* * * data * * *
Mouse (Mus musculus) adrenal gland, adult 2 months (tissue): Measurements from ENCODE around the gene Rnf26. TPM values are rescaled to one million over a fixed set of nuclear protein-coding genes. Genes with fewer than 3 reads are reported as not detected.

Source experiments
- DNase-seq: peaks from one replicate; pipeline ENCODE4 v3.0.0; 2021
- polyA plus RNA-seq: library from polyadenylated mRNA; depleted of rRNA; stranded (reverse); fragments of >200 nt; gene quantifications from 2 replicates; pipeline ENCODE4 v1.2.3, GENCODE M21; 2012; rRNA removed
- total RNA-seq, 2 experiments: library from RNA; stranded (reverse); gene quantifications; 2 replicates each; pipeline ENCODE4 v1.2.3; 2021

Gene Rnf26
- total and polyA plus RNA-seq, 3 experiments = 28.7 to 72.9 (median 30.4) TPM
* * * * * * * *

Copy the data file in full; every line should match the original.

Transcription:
Mouse (Mus musculus) adrenal gland, adult 2 months (tissue): Measurements from ENCODE around the gene Rnf26. TPM values are rescaled to one million over a fixed set of nuclear protein-coding genes. Genes with fewer than 3 reads are reported as not detected.

Source experiments
- DNase-seq: peaks from one replicate; pipeline ENCODE4 v3.0.0; 2021
- polyA plus RNA-seq: library from polyadenylated mRNA; depleted of rRNA; stranded (reverse); fragments of >200 nt; gene quantifications from 2 replicates; pipeline ENCODE4 v1.2.3, GENCODE M21; 2012; rRNA removed
- total RNA-seq, 2 experiments: library from RNA; stranded (reverse); gene quantifications; 2 replicates each; pipeline ENCODE4 v1.2.3; 2021

Gene Rnf26
- total and polyA plus RNA-seq, 3 experiments = 28.7 to 72.9 (median 30.4) TPM